Time and Date fixes for an IBM XT, a Kaypro 4 and a Pentium 1


Question: What do my IBM XT, my Kaypro 4 and my Pentium 1 MS-DOS "disk imaging" machine all have in common? Answer: They all have the hardware to keep the time and date but require expensive or hard-to-get batteries to do so. I decided to tackle this issue. Results appear below.


My IBM XT came with a multifunction card which contained a real time clock (RTC). The issue was the button lithium battery which was an odd diameter. You can see the empty holder in the photo below.

I/O card

Figure 1. My I/O Mini II Multifunction Card (sans battery)

Modern batteries were either too large or too small. I really wanted to activate the RTC so I thought I'd try out a battery which didn't quite fill the button battery area, but clipped in securely none-the-less. It was the same voltage as the original one (3V) so I figured it should work. Having clipped the battery in and re-inserted the card I now needed RTC software to initially set it, then read the clock on boot. Thanks to a suggestion on the Vintage Computer Forums (VCF) (which included a URL) I found and tried a number of RTC drivers. The only one that seem to work was the one initially suggested i.e. an AST card clock program.

AST clock screen

Figure 2. Clock message on boot

You may notice that the date is set to 1991. Why? The software and/or card has the classic Y2K bug. Only the last two digits are accepted for the year. Actually it's worse than that. Of these the only digits accepted are between 84 and 99. However, as someone on VCF remarked, having a Y2K issue actually makes the clock more authentic. (-:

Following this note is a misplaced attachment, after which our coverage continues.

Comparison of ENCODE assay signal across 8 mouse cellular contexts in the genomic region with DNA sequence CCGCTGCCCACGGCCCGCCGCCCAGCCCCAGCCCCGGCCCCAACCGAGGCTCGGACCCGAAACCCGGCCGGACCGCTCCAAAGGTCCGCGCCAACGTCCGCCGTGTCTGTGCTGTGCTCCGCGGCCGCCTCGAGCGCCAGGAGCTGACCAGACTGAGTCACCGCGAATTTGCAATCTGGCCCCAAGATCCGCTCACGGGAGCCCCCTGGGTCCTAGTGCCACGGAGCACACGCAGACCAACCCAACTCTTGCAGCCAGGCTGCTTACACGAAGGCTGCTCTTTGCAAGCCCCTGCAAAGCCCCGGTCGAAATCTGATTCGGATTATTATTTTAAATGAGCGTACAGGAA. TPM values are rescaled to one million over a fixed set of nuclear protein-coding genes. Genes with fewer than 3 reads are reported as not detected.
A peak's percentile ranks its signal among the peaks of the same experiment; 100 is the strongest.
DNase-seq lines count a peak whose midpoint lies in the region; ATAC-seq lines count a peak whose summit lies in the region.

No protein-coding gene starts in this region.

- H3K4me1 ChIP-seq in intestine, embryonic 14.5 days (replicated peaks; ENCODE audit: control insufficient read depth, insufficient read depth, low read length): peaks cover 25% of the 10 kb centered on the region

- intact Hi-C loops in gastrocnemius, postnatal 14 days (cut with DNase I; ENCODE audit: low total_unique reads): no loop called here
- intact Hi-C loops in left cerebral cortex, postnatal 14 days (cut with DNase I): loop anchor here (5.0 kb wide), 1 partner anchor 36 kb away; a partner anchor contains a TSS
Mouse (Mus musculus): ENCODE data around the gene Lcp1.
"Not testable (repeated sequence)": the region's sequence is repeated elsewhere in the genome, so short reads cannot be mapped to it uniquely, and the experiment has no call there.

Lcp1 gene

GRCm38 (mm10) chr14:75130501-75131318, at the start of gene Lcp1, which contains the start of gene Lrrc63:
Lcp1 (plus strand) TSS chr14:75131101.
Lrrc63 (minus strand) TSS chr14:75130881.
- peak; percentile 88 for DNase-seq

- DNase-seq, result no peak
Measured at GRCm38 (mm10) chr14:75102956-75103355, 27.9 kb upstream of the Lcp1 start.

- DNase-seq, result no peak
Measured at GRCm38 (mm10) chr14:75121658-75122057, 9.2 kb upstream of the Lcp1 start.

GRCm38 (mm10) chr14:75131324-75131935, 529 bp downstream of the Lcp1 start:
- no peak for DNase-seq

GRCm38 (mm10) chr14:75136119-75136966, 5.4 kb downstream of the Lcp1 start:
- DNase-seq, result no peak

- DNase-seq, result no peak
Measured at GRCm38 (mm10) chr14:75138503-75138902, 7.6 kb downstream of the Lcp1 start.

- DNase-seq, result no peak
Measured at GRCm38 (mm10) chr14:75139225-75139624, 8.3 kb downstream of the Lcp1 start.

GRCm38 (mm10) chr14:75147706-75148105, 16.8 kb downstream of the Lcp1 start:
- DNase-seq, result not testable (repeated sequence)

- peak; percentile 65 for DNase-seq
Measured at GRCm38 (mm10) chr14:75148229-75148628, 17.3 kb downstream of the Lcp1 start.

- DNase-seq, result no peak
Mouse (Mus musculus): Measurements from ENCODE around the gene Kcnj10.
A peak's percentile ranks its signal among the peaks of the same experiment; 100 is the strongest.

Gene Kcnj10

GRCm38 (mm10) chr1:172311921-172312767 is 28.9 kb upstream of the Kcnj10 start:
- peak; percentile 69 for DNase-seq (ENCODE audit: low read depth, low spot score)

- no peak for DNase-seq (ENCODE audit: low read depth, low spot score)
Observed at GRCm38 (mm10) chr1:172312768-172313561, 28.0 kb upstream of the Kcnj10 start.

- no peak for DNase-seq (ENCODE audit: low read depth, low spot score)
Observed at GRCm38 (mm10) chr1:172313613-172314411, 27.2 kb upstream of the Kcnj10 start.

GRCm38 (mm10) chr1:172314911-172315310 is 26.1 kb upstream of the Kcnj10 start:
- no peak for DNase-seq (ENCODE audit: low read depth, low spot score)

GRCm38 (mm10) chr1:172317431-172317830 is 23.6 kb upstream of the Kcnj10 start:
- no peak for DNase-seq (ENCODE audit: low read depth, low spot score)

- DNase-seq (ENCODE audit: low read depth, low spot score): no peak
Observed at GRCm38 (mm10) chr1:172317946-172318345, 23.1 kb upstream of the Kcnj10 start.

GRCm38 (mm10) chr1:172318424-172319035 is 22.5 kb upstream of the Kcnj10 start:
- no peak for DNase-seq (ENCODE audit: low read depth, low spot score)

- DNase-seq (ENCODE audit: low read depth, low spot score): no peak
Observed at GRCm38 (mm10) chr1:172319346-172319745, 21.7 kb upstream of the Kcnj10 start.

Kaypro 4

The Kaypro 4 had a similar problem. The clock's 3V lithium battery was about AA size but longer. For this unit I simply made up a battery pack consisting of 2 x 1.5V lithium batteries, and soldered it to either end of the battery holder on the mainboard. I used strips of velcro to hold the pack onto the internal chassis of the machine. A simple and neat solution.

Kaypro 4 battery holder (homemade)

Figure 3. Battery pack for the Kaypro 4

I'm not really sure why the RTC was built into the Kaypro. There may be some CP/M programs that support a RTC but standard CP/M files are not automatically date-stamped. The Kaypro 4 came with a BASIC program called CLOCK in the installation disks but this simply puts a graphical representation of the time on the screen. Nice but you need to call it from MBASIC (hence you need to load MBASIC) which means it takes a while to load and initialise. It is really only good for a screen saver or as a gimmick to show off some of the graphics.

What's the time Mr Wolf?

Figure 4. Display for the Kaypro 4 CLOCK program

Incidentally, this hardware/software combination also had the Y2K bug. It's the software rather than the hardware. At least all 20th century years from 00 to 99 were accepted, unlike the IBM-XT clock. However, my Kaypro 4 thinks it's running in 1911. (-:

Pentium 1

My old pentium's CMOS 3.4V lithium battery had died. I could buy another one but it was going to cost me $NZ 35 at Jaycar! As 3V is not too far from 3.4V I felt the former might do. I replaced the custom CMOS battery with a two 1.5V AA battery pack as I did for the Kaypro.

Works just fine and is 1/2 the price!

Home-made CMOS battery pack

Figure 5. Home-made battery pack for a Pentium 1


It was interesting to see how the clock/date software for these old machines made no accommodation for years beyond 1999. Also it shows that with a bit of simple soldering it's very easy to wire in substitute battery holders which can take modern (and less expensive) cells.

11th January, 2011

comments powered by Disqus